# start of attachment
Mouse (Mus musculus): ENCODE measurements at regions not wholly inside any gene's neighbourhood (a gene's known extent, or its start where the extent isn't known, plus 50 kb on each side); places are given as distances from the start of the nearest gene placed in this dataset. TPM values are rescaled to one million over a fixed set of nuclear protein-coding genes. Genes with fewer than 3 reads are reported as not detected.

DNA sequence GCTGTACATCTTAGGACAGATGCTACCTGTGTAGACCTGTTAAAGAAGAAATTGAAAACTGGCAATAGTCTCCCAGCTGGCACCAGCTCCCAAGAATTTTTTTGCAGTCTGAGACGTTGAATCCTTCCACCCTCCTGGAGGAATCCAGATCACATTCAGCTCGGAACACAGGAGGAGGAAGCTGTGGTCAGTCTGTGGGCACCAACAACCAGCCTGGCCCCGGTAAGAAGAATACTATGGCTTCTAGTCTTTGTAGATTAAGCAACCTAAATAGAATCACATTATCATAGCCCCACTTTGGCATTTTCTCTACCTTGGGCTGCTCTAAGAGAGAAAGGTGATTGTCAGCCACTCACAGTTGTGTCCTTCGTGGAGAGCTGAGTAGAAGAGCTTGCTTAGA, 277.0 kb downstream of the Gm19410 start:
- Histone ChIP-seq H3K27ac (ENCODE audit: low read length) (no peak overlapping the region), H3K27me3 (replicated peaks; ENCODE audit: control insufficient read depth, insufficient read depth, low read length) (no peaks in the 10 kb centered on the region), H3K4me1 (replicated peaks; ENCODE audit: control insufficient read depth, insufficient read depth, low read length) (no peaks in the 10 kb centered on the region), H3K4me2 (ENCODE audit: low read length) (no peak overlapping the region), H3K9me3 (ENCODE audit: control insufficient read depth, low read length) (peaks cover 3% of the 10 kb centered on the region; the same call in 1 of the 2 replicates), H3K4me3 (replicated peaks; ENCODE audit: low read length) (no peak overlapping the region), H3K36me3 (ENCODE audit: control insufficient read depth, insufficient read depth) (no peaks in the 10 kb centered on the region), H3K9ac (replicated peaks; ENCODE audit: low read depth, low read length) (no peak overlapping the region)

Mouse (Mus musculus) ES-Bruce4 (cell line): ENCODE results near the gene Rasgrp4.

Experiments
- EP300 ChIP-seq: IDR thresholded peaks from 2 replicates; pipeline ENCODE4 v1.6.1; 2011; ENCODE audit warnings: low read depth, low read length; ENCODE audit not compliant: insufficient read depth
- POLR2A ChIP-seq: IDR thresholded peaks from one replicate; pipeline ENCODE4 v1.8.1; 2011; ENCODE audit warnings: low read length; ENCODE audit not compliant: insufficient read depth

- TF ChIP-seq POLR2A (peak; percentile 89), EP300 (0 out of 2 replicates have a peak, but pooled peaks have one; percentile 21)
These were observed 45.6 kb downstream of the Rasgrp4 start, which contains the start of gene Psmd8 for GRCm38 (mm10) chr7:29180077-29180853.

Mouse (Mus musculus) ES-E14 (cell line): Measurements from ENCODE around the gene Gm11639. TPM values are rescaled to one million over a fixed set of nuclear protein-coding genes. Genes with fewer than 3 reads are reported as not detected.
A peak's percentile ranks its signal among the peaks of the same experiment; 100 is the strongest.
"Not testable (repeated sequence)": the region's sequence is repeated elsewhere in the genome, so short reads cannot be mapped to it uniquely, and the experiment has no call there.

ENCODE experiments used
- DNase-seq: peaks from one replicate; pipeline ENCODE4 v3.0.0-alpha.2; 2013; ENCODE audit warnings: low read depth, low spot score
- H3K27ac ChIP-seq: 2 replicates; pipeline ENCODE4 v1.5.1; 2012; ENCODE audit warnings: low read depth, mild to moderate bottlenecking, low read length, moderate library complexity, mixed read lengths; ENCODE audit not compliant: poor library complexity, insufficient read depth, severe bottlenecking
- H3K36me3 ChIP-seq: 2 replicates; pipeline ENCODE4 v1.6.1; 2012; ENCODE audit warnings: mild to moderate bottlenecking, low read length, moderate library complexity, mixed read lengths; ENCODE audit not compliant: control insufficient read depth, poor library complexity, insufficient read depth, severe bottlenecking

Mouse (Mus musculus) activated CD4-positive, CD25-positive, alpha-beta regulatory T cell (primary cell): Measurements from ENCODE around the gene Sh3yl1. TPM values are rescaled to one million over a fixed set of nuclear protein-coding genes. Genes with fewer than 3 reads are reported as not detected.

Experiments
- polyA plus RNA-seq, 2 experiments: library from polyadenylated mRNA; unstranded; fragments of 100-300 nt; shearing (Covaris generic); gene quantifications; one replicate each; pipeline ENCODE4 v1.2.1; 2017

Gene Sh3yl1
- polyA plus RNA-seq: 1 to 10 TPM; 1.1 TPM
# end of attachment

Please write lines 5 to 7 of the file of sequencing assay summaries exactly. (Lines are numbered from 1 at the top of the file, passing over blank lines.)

Experiments
- EP300 ChIP-seq: IDR thresholded peaks from 2 replicates; pipeline ENCODE4 v1.6.1; 2011; ENCODE audit warnings: low read depth, low read length; ENCODE audit not compliant: insufficient read depth
- POLR2A ChIP-seq: IDR thresholded peaks from one replicate; pipeline ENCODE4 v1.8.1; 2011; ENCODE audit warnings: low read length; ENCODE audit not compliant: insufficient read depth